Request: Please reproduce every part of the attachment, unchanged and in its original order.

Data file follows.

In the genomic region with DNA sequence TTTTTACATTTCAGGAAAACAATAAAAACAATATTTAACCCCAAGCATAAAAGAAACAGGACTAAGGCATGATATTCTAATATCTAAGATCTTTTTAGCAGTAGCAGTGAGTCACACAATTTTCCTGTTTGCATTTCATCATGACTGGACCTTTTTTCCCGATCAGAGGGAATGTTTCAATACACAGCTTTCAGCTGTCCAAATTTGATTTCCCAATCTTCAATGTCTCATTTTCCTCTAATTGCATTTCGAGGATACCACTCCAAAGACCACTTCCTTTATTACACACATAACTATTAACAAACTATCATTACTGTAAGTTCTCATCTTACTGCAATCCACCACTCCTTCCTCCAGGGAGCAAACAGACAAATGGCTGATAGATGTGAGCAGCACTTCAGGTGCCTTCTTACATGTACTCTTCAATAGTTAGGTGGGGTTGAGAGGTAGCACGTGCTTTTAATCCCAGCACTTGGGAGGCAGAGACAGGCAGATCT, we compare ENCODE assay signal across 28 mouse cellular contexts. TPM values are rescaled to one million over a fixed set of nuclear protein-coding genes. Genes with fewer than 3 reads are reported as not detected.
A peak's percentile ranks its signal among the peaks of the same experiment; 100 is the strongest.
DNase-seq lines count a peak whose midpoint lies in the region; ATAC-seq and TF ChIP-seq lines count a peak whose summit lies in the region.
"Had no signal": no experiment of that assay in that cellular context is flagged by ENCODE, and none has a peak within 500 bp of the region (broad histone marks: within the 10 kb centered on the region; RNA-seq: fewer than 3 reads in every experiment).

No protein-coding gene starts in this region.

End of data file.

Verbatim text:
In the genomic region with DNA sequence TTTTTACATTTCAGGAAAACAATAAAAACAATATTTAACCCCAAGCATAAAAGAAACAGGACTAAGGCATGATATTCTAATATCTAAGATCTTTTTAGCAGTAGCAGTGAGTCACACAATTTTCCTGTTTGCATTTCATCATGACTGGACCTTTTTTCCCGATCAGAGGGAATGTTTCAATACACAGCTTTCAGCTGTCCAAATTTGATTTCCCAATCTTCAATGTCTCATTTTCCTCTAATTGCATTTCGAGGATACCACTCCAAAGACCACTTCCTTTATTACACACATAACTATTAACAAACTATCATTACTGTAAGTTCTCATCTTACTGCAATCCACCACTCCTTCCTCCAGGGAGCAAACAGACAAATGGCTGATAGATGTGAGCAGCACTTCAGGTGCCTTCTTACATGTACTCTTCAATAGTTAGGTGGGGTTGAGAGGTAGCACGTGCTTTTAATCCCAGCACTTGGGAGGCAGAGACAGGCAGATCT, we compare ENCODE assay signal across 28 mouse cellular contexts. TPM values are rescaled to one million over a fixed set of nuclear protein-coding genes. Genes with fewer than 3 reads are reported as not detected.
A peak's percentile ranks its signal among the peaks of the same experiment; 100 is the strongest.
DNase-seq lines count a peak whose midpoint lies in the region; ATAC-seq and TF ChIP-seq lines count a peak whose summit lies in the region.
"Had no signal": no experiment of that assay in that cellular context is flagged by ENCODE, and none has a peak within 500 bp of the region (broad histone marks: within the 10 kb centered on the region; RNA-seq: fewer than 3 reads in every experiment).

No protein-coding gene starts in this region.